Main Outcomes and Measures  Dementia was identified in each year using HRS cognitive measures and validated methods for classifying self-respondents, as well as those represented by a proxy. Logistic regression was used to identify socioeconomic and health variables associated with change in dementia prevalence between 2000 and 2012.

Results  The study cohorts had an average age of 75.0 years (95% CI, 74.8-75.2 years) in 2000 and 74.8 years (95% CI, 74.5-75.1 years) in 2012 (P = .24); 58.4% (95% CI, 57.3%-59.4%) of the 2000 cohort was female compared with 56.3% (95% CI, 55.5%-57.0%) of the 2012 cohort (P < .001). Dementia prevalence among those 65 years or older decreased from 11.6% (95% CI, 10.7%-12.7%) in 2000 to 8.8% (95% CI, 8.2%-9.4%) (8.6% with age- and sex-standardization) in 2012 (P < .001). More years of education was associated with a lower risk for dementia, and average years of education increased significantly (from 11.8 years [95% CI, 11.6-11.9 years] to 12.7 years [95% CI, 12.6-12.9 years]; P < .001) between 2000 and 2012. The decline in dementia prevalence occurred even though there was a significant age- and sex-adjusted increase between years in the cardiovascular risk profile (eg, prevalence of hypertension, diabetes, and obesity) among older US adults.

Conclusions and Relevance  The prevalence of dementia in the United States declined significantly between 2000 and 2012. An increase in educational attainment was associated with some of the decline in dementia prevalence, but the full set of social, behavioral, and medical factors contributing to the decline is still uncertain. Continued monitoring of trends in dementia incidence and prevalence will be important for better gauging the full future societal impact of dementia as the number of older adults increases in the decades ahead.

 

Kenneth M. Langa, MD, PhD1,2,3,4; Eric B. Larson, MD, MPH5; Eileen M. Crimmins, PhD6; et alJessica D. Faul, PhD3; Deborah A. Levine, MD, MPH; Mohammed U. Kabeto, MS; David R. Weir, PhD 
JAMA Intern Med. Published online November 21, 2016. doi:10.1001/jamainternmed.2016.6807
Posted in Alzheimer Disease, December, Dementia, Hot Topics in Research

Phenotype-Specific Treatment of Heart Failure With Preserved Ejection Fraction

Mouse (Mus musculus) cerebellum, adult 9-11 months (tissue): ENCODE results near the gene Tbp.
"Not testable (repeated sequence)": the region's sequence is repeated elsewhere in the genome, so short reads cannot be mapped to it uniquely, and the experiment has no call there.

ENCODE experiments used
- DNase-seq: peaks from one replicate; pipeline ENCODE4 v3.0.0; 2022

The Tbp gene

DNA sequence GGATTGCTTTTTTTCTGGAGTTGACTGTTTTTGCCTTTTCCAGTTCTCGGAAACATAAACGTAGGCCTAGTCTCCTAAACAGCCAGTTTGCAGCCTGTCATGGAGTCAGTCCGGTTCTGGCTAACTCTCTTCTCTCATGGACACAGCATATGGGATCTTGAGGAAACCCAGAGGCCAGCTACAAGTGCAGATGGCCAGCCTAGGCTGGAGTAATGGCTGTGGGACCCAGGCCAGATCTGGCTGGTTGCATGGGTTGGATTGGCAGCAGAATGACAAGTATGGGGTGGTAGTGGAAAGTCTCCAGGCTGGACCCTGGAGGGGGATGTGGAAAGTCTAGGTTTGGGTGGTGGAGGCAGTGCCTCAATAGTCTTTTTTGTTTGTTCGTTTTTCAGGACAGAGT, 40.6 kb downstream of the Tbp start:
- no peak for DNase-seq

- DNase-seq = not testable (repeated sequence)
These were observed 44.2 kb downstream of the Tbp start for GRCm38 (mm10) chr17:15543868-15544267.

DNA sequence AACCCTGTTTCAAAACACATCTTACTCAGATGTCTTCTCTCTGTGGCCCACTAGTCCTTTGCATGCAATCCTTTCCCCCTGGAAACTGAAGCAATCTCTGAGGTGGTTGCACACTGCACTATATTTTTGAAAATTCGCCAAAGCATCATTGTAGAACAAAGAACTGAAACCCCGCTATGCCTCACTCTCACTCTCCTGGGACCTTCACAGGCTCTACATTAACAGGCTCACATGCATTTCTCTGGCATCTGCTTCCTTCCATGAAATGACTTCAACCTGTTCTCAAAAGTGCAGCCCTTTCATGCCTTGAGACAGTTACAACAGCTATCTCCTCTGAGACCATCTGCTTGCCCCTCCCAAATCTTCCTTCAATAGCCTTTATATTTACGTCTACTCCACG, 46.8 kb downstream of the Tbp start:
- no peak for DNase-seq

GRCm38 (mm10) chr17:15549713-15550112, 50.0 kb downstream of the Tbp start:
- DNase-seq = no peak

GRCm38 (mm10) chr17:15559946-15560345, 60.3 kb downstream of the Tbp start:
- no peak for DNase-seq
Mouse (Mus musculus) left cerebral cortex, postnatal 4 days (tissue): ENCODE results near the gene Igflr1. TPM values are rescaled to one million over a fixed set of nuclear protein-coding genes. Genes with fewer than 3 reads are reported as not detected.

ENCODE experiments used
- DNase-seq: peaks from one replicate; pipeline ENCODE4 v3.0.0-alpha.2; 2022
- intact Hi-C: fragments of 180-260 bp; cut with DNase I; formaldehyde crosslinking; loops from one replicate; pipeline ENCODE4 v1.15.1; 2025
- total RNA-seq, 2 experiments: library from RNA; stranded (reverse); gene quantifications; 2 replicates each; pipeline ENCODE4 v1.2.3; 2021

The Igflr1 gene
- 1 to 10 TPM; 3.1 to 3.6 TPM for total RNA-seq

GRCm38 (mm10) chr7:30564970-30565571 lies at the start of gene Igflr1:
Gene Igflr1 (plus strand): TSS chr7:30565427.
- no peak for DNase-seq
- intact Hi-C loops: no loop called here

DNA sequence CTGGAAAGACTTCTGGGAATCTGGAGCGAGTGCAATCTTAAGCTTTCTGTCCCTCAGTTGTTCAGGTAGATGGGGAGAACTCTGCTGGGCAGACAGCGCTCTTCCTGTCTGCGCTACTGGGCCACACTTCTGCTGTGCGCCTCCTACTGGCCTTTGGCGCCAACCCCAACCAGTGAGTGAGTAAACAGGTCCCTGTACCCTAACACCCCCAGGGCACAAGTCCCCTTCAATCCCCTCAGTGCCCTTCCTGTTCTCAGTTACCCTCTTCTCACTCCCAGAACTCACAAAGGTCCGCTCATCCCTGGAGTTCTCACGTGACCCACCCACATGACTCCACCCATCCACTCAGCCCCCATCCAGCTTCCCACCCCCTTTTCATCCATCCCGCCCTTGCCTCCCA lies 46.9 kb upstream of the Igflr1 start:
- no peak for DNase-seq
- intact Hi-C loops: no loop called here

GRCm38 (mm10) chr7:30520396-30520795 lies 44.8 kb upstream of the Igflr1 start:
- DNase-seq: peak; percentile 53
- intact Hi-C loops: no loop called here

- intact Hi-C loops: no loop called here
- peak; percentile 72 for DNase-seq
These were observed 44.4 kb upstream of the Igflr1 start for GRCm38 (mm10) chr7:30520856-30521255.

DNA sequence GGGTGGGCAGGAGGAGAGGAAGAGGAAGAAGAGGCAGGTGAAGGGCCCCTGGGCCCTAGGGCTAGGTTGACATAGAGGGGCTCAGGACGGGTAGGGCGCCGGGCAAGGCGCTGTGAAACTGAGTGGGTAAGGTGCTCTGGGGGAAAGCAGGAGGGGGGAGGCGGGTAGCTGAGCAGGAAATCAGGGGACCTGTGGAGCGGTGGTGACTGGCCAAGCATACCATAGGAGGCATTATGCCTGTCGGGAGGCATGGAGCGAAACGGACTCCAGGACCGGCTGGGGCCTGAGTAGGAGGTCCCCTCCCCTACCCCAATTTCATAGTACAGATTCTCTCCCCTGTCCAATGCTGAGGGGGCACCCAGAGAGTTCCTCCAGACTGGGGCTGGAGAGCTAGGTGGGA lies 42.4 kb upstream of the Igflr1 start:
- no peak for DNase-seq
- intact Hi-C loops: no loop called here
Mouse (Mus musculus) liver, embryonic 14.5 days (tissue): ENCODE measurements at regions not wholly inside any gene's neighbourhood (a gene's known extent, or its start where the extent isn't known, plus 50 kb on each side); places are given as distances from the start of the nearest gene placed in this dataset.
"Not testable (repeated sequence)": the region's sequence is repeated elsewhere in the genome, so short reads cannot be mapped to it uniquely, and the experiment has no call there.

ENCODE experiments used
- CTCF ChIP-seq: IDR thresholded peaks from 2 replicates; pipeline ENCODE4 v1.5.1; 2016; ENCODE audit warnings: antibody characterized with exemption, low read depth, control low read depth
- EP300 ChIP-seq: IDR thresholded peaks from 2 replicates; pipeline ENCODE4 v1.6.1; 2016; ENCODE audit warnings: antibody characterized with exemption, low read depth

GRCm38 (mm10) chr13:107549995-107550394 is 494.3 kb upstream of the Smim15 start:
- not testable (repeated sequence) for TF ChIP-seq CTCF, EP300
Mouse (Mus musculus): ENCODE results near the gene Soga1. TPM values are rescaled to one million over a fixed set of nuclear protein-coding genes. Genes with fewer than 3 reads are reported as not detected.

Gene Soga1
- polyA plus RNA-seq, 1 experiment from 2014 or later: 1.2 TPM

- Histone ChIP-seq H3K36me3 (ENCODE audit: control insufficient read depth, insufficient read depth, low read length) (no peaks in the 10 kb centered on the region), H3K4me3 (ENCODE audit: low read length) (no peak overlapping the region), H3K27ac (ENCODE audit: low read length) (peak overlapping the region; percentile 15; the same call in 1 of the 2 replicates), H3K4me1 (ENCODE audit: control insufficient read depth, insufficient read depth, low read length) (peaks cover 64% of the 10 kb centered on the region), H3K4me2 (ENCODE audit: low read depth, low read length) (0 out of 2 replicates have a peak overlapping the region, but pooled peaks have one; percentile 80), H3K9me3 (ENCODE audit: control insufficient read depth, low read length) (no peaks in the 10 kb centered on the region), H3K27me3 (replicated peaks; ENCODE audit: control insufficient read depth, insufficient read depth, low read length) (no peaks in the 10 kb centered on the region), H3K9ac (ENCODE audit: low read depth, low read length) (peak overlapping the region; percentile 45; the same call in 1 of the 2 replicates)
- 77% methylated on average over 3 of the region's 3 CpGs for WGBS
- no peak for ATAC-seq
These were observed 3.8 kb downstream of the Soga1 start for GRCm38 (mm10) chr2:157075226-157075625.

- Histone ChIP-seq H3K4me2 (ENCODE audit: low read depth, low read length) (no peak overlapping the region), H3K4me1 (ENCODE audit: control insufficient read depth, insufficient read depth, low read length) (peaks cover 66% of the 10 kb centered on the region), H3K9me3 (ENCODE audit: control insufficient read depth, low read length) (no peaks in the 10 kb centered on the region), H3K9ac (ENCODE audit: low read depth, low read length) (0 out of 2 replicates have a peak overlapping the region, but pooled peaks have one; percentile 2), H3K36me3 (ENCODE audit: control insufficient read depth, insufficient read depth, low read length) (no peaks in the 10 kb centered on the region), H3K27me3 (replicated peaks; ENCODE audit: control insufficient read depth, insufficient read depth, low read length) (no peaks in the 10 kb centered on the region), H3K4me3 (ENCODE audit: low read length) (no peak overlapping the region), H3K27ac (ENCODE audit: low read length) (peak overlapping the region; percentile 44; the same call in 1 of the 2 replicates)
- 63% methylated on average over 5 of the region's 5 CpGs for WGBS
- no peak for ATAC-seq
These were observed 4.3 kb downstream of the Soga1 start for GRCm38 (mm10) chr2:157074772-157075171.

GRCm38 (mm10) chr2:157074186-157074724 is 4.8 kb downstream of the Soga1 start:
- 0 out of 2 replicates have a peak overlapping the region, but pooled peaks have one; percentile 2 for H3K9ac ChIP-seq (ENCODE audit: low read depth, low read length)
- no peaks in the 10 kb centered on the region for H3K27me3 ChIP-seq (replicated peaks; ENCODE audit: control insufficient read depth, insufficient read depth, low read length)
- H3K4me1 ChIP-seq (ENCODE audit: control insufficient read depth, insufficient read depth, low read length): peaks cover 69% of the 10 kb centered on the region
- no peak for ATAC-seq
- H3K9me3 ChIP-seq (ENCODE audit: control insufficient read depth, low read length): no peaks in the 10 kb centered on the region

Phenotype-Specific Treatment of Heart Failure With Preserved Ejection Fraction

Heart failure (HF) with preserved ejection fraction (EF; HFpEF) accounts for 50% of HF cases, and its prevalence relative to HF with reduced EF continues to rise. In contrast to HF with reduced EF, large trials testing neurohumoral inhibition in HFpEF failed to reach a positive outcome. This failure was recently attributed to distinct systemic and myocardial signaling in HFpEF and to diversity of HFpEF phenotypes. In this review, an HFpEF treatment strategy is proposed that addresses HFpEF-specific signaling and phenotypic diversity. In HFpEF, extracardiac comorbidities such as metabolic risk, arterial hypertension, and renal insufficiency drive left ventricular remodeling and dysfunction through systemic inflammation and coronary microvascular endothelial dysfunction. The latter affects left ventricular diastolic dysfunction through macrophage infiltration, resulting in interstitial fibrosis, and through altered paracrine signaling to cardiomyocytes, which become hypertrophied and stiff because of low nitric oxide and cyclic guanosine monophosphate. Systemic inflammation also affects other organs such as lungs, skeletal muscle, and kidneys, leading, respectively, to pulmonary hypertension, muscle weakness, and sodium retention. Individual steps of these signaling cascades can be targeted by specific interventions: metabolic risk by caloric restriction, systemic inflammation by statins, pulmonary hypertension by phosphodiesterase 5 inhibitors, muscle weakness by exercise training, sodium retention by diuretics and monitoring devices, myocardial nitric oxide bioavailability by inorganic nitrate-nitrite, myocardial cyclic guanosine monophosphate content by neprilysin or phosphodiesterase 9 inhibition, and myocardial fibrosis by spironolactone. Because of phenotypic diversity in HFpEF, personalized therapeutic strategies are proposed, which are configured in a matrix with HFpEF presentations in the abscissa and HFpEF predispositions in the ordinate.

 

Sanjiv J. Shah, Dalane W. Kitzman, Barry A. Borlaug, Loek van Heerebeek, Michael R. Zile, David A. Kass and Walter J. Paulus

Posted in Cardiology, coronary artery disease, December, Hot Topics in Research